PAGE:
Situated on a rocky peninsula on the Black Sea, the more than 3000-year-old site of Nessebar was originally a Thracian settlement (Menebria). At the beginning of the 6th century BC the city became a Greek colony. Its remains, which date mostly from the Hellenistic period, include the acropolis, a temple of Apollo, an agora (a central public space) and a wall from the Thracian fortifications. Among other monuments, the Stara Mitropolia Basilica and the fortress date from the Middle Ages, when this was one of the most important Byzantine towns on the west coast of the Black Sea. Wooden houses built in the 19th century are typical of the Black Sea architecture of the period.
A perfect day trip from Sofia, high up in the Rila Mountains, originally founded by St. John of Rila (Ivan Rilski), a hermit canonised by the Orthodox Church, in the 10th century, the monastery was the hub of spiritual and artistic influence across the Eastern Orthodox world. His ascetic dwelling and tomb became a holy site and were transformed into a monastic complex that played an important role in the spiritual and social life of medieval Bulgaria. The remarkable architecture and frescoes are a credit to the Bulgarian creative spirit in difficult times. Destroyed by fire at the beginning of the 19th century, the complex was rebuilt between 1834 and 1862. A characteristic example of the Bulgarian Renaissance (18th-19th centuries), the monument symbolises the awareness of a Slavic cultural identity following centuries of occupation.
Thracian Tomb of Sveshtari
Discovered in 1982 near the village of Sveshtari, this 3rd-century BC Thracian tomb reflects the fundamental structural principles of Thracian cult buildings. The tomb has a unique architectural decor, with polychrome half-human, half-plant caryatids and painted murals. The 10 female figures carved in high relief on the walls of the central chamber and the decoration of the lunette (crescent-shaped opening) in its vault are the only examples of this type found so far in the Thracian lands. It is a remarkable reminder of the culture of the Getes, a Thracian people who were in contact with the Hellenistic and Hyperborean worlds, according to ancient geographers.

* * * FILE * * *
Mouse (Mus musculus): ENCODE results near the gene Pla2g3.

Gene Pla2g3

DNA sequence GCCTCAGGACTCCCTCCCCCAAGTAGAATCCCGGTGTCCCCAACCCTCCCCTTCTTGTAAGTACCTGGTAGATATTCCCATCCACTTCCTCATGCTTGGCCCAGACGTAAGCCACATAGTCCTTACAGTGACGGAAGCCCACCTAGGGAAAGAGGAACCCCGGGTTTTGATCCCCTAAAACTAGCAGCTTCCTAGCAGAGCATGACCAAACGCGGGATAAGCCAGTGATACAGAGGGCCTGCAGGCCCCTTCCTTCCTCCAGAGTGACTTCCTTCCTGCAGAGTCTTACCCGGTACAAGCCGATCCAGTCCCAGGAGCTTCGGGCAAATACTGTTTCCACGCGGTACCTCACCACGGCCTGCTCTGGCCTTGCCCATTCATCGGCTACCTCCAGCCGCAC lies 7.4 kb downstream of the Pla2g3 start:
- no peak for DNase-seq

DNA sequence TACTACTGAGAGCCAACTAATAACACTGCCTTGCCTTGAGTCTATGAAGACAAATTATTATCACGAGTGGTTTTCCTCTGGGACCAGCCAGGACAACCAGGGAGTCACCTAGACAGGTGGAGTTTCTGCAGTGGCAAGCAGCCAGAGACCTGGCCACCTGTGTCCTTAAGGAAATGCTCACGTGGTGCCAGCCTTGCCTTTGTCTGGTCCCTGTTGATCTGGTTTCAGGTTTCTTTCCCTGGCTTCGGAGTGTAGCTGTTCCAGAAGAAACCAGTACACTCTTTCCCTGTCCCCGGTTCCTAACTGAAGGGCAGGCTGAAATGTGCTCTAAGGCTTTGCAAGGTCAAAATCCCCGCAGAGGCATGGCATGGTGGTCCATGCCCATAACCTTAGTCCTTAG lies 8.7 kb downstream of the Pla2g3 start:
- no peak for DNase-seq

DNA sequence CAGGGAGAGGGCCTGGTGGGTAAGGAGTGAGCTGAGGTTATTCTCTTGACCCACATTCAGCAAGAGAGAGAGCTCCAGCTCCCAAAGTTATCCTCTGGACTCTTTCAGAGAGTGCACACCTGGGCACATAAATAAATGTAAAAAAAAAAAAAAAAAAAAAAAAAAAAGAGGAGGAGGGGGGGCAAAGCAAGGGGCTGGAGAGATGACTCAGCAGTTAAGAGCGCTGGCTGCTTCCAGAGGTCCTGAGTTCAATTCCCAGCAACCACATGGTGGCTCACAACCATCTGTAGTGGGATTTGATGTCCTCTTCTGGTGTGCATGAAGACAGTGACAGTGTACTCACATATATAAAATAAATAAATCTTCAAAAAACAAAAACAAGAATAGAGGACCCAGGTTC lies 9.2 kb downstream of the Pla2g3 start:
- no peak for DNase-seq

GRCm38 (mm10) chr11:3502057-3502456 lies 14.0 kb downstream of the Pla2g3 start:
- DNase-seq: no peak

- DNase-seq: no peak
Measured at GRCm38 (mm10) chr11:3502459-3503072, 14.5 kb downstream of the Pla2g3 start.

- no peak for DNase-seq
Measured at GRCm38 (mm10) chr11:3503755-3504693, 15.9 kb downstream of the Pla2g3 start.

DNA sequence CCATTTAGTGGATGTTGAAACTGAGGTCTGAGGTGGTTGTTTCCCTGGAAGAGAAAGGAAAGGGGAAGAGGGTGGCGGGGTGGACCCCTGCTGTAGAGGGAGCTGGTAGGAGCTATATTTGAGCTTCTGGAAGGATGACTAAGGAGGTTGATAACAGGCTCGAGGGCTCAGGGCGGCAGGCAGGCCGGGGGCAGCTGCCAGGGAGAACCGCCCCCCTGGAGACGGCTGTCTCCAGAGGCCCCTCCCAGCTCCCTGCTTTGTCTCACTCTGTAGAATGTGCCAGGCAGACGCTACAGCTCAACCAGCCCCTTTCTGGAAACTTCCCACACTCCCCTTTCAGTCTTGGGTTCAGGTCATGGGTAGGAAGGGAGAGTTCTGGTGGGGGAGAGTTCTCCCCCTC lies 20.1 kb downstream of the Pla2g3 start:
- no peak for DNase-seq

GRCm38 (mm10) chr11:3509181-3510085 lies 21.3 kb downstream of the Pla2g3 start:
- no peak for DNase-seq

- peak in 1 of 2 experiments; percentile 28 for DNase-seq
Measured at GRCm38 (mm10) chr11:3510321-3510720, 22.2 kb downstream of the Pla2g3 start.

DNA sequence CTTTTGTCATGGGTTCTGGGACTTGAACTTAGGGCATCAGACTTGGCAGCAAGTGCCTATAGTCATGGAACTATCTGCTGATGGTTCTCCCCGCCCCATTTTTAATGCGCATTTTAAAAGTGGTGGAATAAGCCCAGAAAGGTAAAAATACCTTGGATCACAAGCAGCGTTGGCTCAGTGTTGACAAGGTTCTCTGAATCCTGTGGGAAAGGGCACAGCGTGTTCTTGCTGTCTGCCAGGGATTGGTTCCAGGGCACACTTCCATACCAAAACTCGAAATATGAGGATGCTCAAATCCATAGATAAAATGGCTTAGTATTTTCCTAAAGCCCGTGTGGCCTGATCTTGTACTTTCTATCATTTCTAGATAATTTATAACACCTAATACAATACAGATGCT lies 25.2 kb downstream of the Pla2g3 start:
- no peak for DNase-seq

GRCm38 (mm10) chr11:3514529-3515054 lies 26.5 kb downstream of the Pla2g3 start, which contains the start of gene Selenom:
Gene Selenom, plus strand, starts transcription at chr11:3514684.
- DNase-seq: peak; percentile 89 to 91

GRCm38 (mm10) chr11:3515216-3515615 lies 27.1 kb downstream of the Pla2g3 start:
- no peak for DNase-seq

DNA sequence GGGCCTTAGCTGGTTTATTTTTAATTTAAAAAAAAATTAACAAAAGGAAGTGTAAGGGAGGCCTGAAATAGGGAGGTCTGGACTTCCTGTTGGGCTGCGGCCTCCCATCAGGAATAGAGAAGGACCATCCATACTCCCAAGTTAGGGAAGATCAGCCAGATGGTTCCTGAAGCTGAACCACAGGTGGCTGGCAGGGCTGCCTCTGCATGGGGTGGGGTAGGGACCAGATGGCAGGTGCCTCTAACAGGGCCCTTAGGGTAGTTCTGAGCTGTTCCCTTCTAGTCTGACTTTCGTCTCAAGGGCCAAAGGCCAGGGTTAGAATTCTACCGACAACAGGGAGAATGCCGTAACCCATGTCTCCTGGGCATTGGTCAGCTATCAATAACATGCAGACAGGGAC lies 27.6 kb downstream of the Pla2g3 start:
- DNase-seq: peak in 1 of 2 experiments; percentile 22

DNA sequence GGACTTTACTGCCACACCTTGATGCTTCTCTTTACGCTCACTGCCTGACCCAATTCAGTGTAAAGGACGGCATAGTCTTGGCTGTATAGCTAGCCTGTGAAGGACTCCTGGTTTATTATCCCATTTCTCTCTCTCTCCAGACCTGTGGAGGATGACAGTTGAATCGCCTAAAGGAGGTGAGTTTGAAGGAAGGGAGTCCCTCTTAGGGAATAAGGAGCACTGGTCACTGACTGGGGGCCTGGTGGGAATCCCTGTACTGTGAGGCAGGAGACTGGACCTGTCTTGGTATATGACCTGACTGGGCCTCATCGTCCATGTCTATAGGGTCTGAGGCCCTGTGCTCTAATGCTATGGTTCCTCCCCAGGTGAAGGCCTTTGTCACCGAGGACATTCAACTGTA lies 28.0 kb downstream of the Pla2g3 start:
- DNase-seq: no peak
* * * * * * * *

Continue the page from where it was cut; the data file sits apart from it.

Bulgaria’s three natural listings are –
Ancient and Primeval Beech Forests of the Carpathians and Other Regions of Europe
A transnational serial property comprising 94 component parts across 18 countries, that represents an outstanding example of relatively undisturbed, complex temperate forests.
Pirin National Park
At an altitude between 1008 and 2914 metres, the site comprises diverse limestone mountain landscapes with glacial lakes, waterfalls, caves and predominantly coniferous forests. It was originally added to the World Heritage List in 1983 and a more recent extension now covers an area approximately 40,000 hectares in the Pirin Mountains, except for two areas developed for tourism (skiing).
Srebarna Nature Reserve
The freshwater lake and surrounding wetlands, near the Danube delta, is the breeding ground for more than 100 species of bird, many rare and endangered, and is an important stopping point on the Western Palaearctic flyway. The Srebarna Nature Reserve protects an important example of wetland that was once widespread in Bulgaria.
How does a site get on the UNESCO list? Nominations are submitted by the country, these are then examined and evaluated by an international team of experts, and voted on by 21 Committee Members.
The mission of UNESCO’s World Heritage List is to encourage countries to sign the World Heritage Convention ensuring the protection of their natural and cultural heritage and encouraging participation of the local population in their preservation.
World Heritage sites are said to belong to all the peoples of the world, irrespective of the territory on which they are located.
Hungary’s listings are Budapest, including the Banks of the Danube, the Buda Castle Quarter and Andrássy Avenue; the Old Village of Hollókő and its Surroundings; the Caves of Aggtelek Karst and Slovak Karst; the Millenary Benedictine Abbey of Pannonhalma and its Natural Environment; Hortobágy National Park – the Puszta; the Early Christian Necropolis of Pécs (Sopianae); Fertö/Neusiedlersee Cultural Landscape; and Tokaj Wine Region Historic Cultural Landscape.